“It is only when we see God’s word ‘come alive’ in us that we will become disciples”
Laura Sanlon, director of Spain’s congress ‘Misión Posible’, shares her vision of God’s mission. More than 600 young Christians and leaders came together in Easter.
BARCELONA · 17 APRIL 2015 · 10:09 CET
Misión Posible is Spain’s big conference for those who think that “mission is possible in Spain.” About 600 Christians of all ages -including young leaders and pastors- came together in Madrid two weeks ago with a desire to be part of God’s mission in their area of influence: schools, workplace, cities…
Through Inductive Bible studies, preaching, interviews, the event focused on “Jesus, the I am.”
The conference offered special training for pastors and youth leaders; teenagers, children and even babys had their own programme, too.
From beginning to end, the focus was to challenge everyone to understand more of God’s mission for the church “in Spain and beyond.”
Music and drama served to this end, and different ministries shared their action in the country. Prayer had also its central space, with a special final night in which everyone had the opportunity to write down their commitments.
Laura Sanlon has been working in the mission in Spain for 25 years and directed a big team of young Evangelicals coming from all type of churches and denominations.
Evangelical Focus interviewed her about her view of youth, mission and the gospel in Spain.
Question. Tell us some things you would highlight from this latest 2015 Misión Posible conference.
Answer. There is one thing I would highlight from Misión Posible and it is the way God moved and worked and touched lives. The way He did it has been so varied and related to each person, their situation and their circumstances. There have been conversions of young people accepting Jesus for the first time in their lives, there have been moments of reconciliation during the prayer night, their have been recommitments to become disciples who make disciples, there have been commitments to pray for towns in Spain that no have evangelical church, there have been commitments to consider planting new churches in Spain…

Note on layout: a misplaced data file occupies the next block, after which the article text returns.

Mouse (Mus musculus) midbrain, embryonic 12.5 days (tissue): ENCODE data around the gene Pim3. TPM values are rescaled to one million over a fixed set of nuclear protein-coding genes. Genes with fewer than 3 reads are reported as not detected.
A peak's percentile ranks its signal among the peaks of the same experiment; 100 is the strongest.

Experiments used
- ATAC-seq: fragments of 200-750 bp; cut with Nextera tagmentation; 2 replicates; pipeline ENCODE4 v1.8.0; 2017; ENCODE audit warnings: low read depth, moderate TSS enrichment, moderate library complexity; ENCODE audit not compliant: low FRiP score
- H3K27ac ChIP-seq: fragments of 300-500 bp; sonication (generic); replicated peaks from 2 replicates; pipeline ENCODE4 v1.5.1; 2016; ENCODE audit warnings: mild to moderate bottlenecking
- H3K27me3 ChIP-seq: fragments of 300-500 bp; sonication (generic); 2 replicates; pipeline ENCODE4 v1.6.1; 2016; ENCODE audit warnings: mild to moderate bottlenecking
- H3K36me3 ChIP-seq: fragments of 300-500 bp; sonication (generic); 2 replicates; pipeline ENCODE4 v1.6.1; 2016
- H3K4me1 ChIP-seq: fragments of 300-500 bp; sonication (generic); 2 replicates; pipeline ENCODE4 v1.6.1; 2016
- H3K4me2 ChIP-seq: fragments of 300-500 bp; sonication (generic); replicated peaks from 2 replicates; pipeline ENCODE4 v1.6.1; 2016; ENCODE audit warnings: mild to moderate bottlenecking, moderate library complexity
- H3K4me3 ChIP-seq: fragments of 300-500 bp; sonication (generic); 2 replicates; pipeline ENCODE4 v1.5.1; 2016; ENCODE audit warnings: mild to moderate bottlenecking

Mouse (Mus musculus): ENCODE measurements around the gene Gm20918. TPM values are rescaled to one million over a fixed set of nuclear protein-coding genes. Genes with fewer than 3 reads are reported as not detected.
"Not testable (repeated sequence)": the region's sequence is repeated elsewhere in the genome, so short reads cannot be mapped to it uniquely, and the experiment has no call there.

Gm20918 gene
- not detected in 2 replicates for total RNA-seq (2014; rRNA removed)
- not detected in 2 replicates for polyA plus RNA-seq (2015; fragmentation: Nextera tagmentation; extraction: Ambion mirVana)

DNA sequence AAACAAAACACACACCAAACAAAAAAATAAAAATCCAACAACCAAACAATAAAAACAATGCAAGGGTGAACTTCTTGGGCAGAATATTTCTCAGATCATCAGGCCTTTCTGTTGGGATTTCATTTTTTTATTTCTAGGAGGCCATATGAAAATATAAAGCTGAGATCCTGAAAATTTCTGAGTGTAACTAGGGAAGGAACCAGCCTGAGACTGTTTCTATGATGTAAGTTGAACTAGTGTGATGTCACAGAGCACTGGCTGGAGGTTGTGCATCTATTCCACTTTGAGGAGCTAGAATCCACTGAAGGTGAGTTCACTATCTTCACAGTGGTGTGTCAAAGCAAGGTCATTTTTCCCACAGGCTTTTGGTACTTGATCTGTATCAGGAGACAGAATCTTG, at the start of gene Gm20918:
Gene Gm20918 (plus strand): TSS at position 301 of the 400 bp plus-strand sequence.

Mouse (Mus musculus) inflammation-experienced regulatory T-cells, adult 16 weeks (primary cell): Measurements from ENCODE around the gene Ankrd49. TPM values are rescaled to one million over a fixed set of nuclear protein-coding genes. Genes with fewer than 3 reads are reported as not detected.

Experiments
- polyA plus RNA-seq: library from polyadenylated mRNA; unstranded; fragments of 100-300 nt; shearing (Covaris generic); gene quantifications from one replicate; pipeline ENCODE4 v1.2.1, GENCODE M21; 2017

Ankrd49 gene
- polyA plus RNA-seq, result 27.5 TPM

All of this is what we as a team worked and prayed for during the past 2 years: that we could create a space and place where God could work and touch lives - and He did. We are so thankful to all who prayed for Misión Posible around the world! God has answered prayer and we know all of His work will have an impact on Spain and beyond in the future.
Q. “The mission is possible in Spain”. Why this motto? Have Spanish Christians traditionally thought mission is not possible here?
A. Misión Posible was born as an event with this as its motto because we saw the need to make this known to the young people - that God’s Mission is possible and that they can play their part where they are. It actually helps to keep the purpose of MP before the team for every Conference and all the preparations and the clear idea to change the mind set and challenge the young people to get involved in God’s Mission.